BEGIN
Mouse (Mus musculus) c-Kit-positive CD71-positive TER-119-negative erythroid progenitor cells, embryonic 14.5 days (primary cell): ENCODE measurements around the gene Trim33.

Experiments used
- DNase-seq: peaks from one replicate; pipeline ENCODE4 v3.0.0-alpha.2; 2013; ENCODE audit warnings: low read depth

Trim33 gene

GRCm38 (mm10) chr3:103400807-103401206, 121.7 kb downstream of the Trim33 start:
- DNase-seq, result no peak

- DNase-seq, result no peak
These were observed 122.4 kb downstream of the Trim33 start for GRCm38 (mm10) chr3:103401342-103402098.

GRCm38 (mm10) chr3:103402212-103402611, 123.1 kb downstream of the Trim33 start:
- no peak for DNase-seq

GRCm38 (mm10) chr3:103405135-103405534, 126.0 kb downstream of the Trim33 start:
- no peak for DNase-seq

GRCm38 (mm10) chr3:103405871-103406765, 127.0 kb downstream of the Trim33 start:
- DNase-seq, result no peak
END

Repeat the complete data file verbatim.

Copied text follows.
Mouse (Mus musculus) c-Kit-positive CD71-positive TER-119-negative erythroid progenitor cells, embryonic 14.5 days (primary cell): ENCODE measurements around the gene Trim33.

Experiments used
- DNase-seq: peaks from one replicate; pipeline ENCODE4 v3.0.0-alpha.2; 2013; ENCODE audit warnings: low read depth

Trim33 gene

GRCm38 (mm10) chr3:103400807-103401206, 121.7 kb downstream of the Trim33 start:
- DNase-seq, result no peak

- DNase-seq, result no peak
These were observed 122.4 kb downstream of the Trim33 start for GRCm38 (mm10) chr3:103401342-103402098.

GRCm38 (mm10) chr3:103402212-103402611, 123.1 kb downstream of the Trim33 start:
- no peak for DNase-seq

GRCm38 (mm10) chr3:103405135-103405534, 126.0 kb downstream of the Trim33 start:
- no peak for DNase-seq

GRCm38 (mm10) chr3:103405871-103406765, 127.0 kb downstream of the Trim33 start:
- DNase-seq, result no peak